Grand re-opening of Wisconsin Dells casino, hotel observed with ribbon cutting

By Ken Luchterhand

A re-grand opening celebration took place at the Ho-Chunk Gaming – Wisconsin Dells facility on Friday, May 11, marking the official end of the Project Forward plan and the opening of the renovated casino and hotel.
Approximately 100 people were present for the ceremony.
Senior Manager of Public Relations David Abangan was the emcee for the ribbon-cutting ceremony, with speakers Chief Clayton Winneshiek, Senior Marketing Manager Beth Anacker, President Wilfrid Cleveland, District II Rep. Kristin WhiteEagle, District III Rep. Kathy DeCamp, Business Executive Director Robert Mudd, elder Paul Cloud, and HCG-WD Casey Fitzpatrick.
Also speaking were Wisconsin Department of Tourism Deputy Secretary Sarah Klavas, Miron Construction Vice President Tim Kippenham, and Hnedak Bobo Group (architect) senior associate Shawn Hobbs.
After the speakers concluded their speeches, a cutting of the ribbon took place to symbolize the official re-opening of the facility.
DeCamp shared a timeline with the audience, remembering when the Ho-Chunk Nation began its business enterprises with a smoke shop in 1981, then progressed to a bingo hall with 23 slot machines. The first full casino was opened on Jan. 19, 1993, she said.
“Enter Project Forward, 37 years later from that beginning,” DeCamp said. “We are constantly growing.”
Elder Paul Cloud spoke at the ceremony, telling the story of how his family donated the land to the Ho-Chunk Nation to be developed into the present gaming and hotel facility.
“Chief Yellowthunder used to hunt in this area,” Cloud said. “I remember following the paths through the woods that our ancestors used to travel through this land. It was not a deer path. I remember thinking, ‘Someone made a lot of trips through here.’”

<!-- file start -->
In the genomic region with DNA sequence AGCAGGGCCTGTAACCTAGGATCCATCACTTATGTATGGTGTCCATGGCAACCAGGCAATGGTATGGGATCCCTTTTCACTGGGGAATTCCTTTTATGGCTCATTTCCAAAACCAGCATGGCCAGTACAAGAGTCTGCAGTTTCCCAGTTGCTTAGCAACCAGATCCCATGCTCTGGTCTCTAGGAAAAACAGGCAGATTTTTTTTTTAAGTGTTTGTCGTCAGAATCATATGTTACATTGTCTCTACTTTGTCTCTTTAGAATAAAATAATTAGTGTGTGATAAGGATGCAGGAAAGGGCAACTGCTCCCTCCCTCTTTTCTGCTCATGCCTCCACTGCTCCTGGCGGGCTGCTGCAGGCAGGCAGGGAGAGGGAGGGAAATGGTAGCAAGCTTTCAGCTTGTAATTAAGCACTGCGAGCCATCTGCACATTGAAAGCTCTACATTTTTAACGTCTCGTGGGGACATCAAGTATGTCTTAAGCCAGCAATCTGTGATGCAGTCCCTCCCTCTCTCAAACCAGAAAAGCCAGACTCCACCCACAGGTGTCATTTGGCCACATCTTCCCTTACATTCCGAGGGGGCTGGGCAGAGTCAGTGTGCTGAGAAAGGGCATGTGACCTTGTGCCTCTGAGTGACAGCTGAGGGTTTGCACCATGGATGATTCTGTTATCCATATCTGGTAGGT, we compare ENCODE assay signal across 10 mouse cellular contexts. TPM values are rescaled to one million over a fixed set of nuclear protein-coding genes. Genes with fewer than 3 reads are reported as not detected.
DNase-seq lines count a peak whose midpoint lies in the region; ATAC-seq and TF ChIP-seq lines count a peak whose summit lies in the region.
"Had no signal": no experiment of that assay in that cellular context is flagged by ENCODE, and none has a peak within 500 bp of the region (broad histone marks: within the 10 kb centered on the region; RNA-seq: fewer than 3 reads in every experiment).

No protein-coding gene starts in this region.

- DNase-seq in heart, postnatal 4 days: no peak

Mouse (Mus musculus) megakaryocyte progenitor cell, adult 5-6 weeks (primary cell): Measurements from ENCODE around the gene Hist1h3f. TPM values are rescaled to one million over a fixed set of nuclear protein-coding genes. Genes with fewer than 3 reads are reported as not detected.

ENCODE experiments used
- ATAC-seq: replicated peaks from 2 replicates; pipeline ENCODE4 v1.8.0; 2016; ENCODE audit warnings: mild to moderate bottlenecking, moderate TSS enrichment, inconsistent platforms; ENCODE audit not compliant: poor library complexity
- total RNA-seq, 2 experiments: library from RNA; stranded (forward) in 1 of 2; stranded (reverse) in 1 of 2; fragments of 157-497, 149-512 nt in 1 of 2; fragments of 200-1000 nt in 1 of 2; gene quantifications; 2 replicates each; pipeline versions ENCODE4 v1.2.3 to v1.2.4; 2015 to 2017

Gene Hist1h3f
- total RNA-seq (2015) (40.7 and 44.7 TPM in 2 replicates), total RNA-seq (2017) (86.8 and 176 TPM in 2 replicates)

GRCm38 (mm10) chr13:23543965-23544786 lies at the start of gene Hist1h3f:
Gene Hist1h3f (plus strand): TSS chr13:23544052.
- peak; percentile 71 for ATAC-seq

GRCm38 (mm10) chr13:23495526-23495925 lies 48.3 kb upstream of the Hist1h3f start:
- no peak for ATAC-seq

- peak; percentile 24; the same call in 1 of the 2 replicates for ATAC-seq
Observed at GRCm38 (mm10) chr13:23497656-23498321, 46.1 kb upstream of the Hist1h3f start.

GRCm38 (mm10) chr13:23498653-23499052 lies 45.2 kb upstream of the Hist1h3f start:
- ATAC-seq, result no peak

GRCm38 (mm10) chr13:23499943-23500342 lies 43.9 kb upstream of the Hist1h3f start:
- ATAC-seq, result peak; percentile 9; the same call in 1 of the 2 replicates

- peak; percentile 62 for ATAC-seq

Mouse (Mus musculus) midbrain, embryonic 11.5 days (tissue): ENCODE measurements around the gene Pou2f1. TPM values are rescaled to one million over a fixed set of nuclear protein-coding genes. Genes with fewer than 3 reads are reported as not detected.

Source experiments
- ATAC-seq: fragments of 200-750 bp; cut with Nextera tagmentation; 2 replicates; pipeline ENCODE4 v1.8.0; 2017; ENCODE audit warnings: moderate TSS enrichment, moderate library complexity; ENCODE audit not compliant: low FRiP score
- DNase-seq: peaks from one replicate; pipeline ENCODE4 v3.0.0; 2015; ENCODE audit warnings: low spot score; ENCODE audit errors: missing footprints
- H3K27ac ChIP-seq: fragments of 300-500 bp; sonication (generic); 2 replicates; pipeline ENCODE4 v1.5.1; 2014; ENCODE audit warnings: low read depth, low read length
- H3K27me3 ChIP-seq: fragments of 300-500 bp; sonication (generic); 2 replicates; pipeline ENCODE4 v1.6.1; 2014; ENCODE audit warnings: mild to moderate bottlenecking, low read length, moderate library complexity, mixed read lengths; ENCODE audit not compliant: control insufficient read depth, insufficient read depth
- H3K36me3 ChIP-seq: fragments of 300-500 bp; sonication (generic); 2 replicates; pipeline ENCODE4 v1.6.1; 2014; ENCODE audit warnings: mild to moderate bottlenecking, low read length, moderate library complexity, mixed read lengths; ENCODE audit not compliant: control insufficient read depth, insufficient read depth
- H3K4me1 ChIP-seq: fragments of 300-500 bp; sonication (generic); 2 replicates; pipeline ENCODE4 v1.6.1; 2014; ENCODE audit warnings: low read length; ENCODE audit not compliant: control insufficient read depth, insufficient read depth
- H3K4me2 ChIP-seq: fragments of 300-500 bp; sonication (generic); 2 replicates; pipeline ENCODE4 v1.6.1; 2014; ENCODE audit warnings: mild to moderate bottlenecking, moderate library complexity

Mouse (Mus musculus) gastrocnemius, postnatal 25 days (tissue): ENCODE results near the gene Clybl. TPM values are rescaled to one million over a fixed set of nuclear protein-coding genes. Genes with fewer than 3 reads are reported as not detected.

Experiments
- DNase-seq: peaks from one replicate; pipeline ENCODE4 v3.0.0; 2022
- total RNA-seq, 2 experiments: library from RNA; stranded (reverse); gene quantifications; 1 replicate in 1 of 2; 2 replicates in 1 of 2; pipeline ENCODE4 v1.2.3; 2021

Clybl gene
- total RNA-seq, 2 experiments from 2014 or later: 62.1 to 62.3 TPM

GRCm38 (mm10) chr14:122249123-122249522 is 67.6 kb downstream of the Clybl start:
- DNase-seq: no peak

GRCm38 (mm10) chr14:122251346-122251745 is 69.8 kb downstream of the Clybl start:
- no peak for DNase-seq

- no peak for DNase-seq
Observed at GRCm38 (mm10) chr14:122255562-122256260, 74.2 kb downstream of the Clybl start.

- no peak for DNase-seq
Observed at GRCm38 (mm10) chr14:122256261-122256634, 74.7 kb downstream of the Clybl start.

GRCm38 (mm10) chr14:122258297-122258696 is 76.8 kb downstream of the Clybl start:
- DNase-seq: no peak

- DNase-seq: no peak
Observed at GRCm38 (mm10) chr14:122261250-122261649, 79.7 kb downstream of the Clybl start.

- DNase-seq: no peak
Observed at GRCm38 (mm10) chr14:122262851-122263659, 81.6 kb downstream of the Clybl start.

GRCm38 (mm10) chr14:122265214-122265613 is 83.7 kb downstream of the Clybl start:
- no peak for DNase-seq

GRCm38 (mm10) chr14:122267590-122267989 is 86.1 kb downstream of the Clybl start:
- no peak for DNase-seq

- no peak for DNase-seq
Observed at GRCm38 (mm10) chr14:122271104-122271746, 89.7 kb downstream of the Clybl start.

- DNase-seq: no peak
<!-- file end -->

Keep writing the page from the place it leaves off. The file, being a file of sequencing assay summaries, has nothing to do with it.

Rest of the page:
The burial place is not far from the casino and hotel, he said.
“The spirit of Chief Yellowthunder is still here,” Cloud said.
His father was a deer hunter and dancer, a leader in the Native American Church, and a construction worker. He initially wanted to buy the land, but he was turned down by financial institutions. Finally, his funding came through, but soon he was unable to pay the property taxes because he had no income.
The Winnebago Committee decided to help him out by paying his taxes and, in return, Cloud sold the land to the Ho-Chunk (known as Winnebago at the time) for $1.
“That opened up the doorstep to the future,” Cloud said.
He remembers one this his father said about the land and the Ho-Chunk people.
“He hit his ground on the ground and said, ‘This is going to be a gold mine someday,’” Cloud said.
Architect Shawn Hobbs said the redesign of the facility is representative of the unique and beautiful natural geography of the area, including the blue sky, the clear waters, the unique rock formations and the rich green vegetation of the land. The walls were inspired by the horizontal layers of the bluffs in the area.
“The rich, valuable parameters of the design include all of the above,” Hobbs said.
 Abangan concluded by thanking everyone and providing an itinerary of events for the weekend in celebration of the re-opening.
He said it was ironic that fireworks were planned for that evening and that it was raining, with forecasts of continued rain throughout the night, when the weather was perfect the day before and will be the day after.